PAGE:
Covid-19 risk assessments

Last updated: 28 September 2021

How Covid-19 risk assessments are reflected in the app

Every vessel has a comparative risk rating, which is an output of our Covid-19 model. The epidemiological model takes in several factors about a vessel’s history and daily incidence rates of Covid-19 in order to mathematically simulate contagion scenarios.

The colour of the vessel on the map represents the estimated comparative risk of crew onboard being infected with Covid-19. Red means higher risk, orange and yellow lower. The risk rating can also be found in the vessel report and on the vessel details panel.

Due to the unpredictable nature of real-world outbreaks, the rating is not meant to be definitive, but rather representative of the most-likely scenario. Note that a vessel with comparatively high risk rating will still have low absolute probability of infection (i.e. <1%).

Covid-19 information is updated daily.

Figure 1. Epidemiology risk model based on vessel history

How our Covid-19 model works

The Covid-19 risk is assessed using an epidemiological model that mathematically estimates likely contagion scenarios based on a vessel’s travel history.

Epidemiological models are widely used to inform policy development 1, predict outbreaks 2, and implement controls measures 3 in response to Covid-19 both in Aotearoa New Zealand 4, 5 and abroad.

Our model is based on the work of public health experts Wilson et al. 2 and is derived from a stochastic version of the compartmental CovidSIM model 6, which assigns people to compartments based on their infection status (susceptible, exposed, infectious, and recovered/removed) and accounts for the unpredictable nature of real-world outbreaks.

The model is populated with parameters for SARS-CoV-2 transmission, historical infection rates across the globe, and shipping characteristics for each vessel. A list of parameters is found in Table 1.

For each vessel, we consider an initially uninfected crew of 20 at a time 30 days ago. At each subsequent port visit, there is the possibility that crew may become infected as a result of interaction with the community, due to either shore leave or routine contact with port staff, stevedores, maintenance workers, etc. Contagiousness for the duration a vessel was in port, as defined by the effective reproduction number, is 2.5 2. Historical infection rates at the time the vessel was in port for each port country are obtained from Johns Hopkins University 7.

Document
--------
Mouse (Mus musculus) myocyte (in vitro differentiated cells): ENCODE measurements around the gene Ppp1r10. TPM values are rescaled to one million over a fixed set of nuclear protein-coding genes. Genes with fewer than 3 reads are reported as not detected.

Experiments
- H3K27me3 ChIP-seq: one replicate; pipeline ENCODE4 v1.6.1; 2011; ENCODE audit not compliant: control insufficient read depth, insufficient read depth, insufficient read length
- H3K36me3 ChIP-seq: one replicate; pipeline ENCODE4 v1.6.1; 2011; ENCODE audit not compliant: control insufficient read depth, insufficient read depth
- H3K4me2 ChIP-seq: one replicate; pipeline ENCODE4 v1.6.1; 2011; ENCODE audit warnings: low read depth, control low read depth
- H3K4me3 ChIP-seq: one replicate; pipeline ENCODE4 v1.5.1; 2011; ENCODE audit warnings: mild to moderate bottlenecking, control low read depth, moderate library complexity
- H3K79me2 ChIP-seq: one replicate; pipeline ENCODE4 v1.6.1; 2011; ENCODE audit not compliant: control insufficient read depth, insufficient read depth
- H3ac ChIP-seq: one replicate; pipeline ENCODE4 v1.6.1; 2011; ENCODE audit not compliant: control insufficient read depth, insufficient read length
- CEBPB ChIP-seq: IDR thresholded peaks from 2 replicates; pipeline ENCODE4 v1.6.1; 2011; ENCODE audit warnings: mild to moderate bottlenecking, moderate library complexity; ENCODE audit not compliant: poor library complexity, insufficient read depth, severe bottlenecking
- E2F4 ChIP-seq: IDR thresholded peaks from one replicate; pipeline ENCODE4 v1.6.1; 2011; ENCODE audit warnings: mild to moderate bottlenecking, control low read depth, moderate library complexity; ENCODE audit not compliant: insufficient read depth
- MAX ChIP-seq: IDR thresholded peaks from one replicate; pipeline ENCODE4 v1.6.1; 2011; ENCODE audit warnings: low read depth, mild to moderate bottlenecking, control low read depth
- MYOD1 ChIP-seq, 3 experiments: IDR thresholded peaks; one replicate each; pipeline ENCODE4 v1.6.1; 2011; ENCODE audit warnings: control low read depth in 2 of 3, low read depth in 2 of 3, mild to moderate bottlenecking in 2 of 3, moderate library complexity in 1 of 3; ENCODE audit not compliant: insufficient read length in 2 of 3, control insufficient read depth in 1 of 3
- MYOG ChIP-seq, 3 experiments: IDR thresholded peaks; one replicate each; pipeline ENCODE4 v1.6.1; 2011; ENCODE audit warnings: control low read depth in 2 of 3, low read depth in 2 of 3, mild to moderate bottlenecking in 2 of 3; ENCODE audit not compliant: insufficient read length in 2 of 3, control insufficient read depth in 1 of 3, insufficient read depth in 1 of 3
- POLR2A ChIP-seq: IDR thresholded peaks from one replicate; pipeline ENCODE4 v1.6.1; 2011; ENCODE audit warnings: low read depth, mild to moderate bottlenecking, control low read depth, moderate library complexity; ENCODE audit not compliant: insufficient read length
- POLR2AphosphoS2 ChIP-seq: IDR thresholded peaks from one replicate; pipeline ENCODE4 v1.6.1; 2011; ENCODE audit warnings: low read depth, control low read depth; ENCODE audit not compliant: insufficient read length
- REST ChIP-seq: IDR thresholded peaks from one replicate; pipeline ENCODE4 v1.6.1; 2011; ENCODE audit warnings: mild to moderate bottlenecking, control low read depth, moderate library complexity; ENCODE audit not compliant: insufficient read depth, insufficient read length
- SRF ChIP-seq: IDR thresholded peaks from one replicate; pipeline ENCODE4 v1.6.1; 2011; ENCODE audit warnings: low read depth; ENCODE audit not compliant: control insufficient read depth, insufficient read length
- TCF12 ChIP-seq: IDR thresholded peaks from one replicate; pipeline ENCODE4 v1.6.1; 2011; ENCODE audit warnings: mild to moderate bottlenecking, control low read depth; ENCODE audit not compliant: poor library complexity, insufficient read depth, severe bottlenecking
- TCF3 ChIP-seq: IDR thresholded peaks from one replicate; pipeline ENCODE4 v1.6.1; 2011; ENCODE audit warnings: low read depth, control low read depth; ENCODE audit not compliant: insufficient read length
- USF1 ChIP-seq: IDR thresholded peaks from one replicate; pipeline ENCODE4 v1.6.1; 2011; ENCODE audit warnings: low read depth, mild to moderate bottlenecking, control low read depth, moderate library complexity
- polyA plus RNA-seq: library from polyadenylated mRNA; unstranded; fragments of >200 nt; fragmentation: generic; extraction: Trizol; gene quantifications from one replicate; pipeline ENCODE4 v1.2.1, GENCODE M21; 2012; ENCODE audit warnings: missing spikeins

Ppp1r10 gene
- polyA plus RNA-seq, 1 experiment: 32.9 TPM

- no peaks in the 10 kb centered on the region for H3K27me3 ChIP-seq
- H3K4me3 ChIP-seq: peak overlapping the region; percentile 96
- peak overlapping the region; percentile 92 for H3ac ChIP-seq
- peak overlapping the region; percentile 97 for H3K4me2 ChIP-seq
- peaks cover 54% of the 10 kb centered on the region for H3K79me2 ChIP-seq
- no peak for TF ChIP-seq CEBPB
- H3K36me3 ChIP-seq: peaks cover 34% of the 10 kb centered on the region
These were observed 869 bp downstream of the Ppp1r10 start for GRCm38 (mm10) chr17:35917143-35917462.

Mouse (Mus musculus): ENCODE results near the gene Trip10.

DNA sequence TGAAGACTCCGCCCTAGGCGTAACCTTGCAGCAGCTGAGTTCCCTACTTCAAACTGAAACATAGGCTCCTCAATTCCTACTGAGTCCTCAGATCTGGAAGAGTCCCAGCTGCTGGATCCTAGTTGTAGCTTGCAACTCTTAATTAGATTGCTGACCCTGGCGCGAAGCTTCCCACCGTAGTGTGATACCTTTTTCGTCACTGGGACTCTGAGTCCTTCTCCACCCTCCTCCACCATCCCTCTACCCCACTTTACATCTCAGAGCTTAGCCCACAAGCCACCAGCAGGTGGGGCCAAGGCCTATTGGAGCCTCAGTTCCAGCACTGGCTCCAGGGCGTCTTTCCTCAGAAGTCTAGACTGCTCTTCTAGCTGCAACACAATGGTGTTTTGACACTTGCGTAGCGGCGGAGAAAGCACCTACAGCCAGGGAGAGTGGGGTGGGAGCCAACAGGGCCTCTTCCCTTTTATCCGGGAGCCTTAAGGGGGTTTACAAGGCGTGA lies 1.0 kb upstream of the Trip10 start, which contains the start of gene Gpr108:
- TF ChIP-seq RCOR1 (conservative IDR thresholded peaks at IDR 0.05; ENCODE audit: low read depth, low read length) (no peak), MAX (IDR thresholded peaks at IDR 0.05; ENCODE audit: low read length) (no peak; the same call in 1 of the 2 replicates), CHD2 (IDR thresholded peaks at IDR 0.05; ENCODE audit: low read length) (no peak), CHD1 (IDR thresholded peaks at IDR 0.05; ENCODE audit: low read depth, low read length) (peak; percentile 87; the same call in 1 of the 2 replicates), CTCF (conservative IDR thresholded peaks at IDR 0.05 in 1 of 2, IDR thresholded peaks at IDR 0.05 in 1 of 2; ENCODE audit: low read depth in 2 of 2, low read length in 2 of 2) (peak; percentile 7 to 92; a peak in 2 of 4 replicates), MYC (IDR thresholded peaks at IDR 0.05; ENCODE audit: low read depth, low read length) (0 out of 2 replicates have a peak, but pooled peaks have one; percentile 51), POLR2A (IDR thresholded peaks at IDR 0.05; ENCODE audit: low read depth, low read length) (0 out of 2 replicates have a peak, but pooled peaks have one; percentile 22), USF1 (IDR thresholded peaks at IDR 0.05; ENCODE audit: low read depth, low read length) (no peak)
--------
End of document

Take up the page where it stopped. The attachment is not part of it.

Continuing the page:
During the subsequent voyage, any infected crew members can potentially infect others on board. Contagiousness aboard the vessel is set at 3.0 2. We assumed that 71% of infected Covid-19 cases develop clearly detectable symptoms 2.

This process is repeated sequentially until the present time, at which the number of infected crew members is counted. Due to the very high probability of zero infected crew members, the simulation is repeated half a million times for each vessel. This results in a distribution, or histogram, showing the likelihood of different outcomes, i.e. the number of infected crew members. The very large number of simulations with zero infected crew is beyond the axis range of the plot and is therefore not shown.

The uncertainty (spread) around possible contagion scenarios is high 2, but by taking the average outcome over half a million simulations, we can approximate the most likely scenario, i.e. the average number of infected crew (Figure 2).

Figure 2. The most likely contagion scenario is found by calculating the average number of infected crew over half a million simulations.

The final step is to classify each vessel as high, medium or low risk. This is done by considering the vessel’s risk relative to all others calculated in the past month. High risk is assigned to vessels having a likelihood of infected crew in the top 10% relative to all others. Medium risk is assigned to those in the top 75–90%, and low risk is assigned to those vessels in the 0–75% bracket of risk. This is done by calculating a cumulative distribution function based on all vessel risks from the past month and identifying the corresponding brackets of risk.